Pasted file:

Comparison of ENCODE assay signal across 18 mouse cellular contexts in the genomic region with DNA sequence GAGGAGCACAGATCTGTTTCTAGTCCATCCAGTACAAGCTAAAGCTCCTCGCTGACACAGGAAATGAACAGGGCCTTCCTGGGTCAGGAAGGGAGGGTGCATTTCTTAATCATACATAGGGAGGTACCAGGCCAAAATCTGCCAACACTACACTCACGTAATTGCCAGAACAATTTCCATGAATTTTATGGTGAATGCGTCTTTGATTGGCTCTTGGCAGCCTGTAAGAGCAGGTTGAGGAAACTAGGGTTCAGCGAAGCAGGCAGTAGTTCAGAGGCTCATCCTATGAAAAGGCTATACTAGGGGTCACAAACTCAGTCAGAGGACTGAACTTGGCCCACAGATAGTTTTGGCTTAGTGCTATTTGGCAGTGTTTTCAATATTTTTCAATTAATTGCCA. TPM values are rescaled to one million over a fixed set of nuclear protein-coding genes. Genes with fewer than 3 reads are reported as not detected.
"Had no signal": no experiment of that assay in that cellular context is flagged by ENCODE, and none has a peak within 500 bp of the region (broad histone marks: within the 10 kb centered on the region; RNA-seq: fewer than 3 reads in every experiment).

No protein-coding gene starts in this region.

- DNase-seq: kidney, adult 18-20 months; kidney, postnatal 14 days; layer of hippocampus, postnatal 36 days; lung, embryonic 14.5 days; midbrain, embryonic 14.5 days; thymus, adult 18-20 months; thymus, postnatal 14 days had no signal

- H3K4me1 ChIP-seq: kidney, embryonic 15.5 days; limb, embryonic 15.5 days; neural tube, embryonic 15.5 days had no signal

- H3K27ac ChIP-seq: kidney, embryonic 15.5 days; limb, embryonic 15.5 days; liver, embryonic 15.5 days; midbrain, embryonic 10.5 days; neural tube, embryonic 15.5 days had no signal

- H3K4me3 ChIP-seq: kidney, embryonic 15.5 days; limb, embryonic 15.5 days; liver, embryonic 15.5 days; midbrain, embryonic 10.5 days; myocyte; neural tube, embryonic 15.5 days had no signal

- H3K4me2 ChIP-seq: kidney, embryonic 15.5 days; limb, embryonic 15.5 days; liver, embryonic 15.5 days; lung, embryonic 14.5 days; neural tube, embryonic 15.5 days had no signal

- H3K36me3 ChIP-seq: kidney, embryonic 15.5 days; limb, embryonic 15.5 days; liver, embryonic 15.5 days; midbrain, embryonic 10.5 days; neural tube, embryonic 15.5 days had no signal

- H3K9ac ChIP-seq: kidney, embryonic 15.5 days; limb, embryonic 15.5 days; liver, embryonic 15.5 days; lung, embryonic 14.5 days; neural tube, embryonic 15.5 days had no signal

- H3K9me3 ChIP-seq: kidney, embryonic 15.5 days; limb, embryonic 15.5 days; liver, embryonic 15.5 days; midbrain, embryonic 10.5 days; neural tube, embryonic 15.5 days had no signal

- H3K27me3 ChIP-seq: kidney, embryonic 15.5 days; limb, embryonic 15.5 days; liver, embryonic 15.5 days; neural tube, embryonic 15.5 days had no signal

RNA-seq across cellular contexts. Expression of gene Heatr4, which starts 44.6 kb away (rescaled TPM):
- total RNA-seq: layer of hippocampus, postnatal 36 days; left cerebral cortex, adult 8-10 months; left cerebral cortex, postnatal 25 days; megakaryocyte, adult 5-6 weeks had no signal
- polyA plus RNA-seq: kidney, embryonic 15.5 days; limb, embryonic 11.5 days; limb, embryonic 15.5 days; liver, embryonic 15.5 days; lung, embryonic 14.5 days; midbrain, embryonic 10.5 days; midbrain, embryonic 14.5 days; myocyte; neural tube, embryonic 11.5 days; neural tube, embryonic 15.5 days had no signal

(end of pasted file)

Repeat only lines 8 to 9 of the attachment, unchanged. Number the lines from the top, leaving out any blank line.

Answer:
- H3K4me2 ChIP-seq: kidney, embryonic 15.5 days; limb, embryonic 15.5 days; liver, embryonic 15.5 days; lung, embryonic 14.5 days; neural tube, embryonic 15.5 days had no signal

- H3K36me3 ChIP-seq: kidney, embryonic 15.5 days; limb, embryonic 15.5 days; liver, embryonic 15.5 days; midbrain, embryonic 10.5 days; neural tube, embryonic 15.5 days had no signal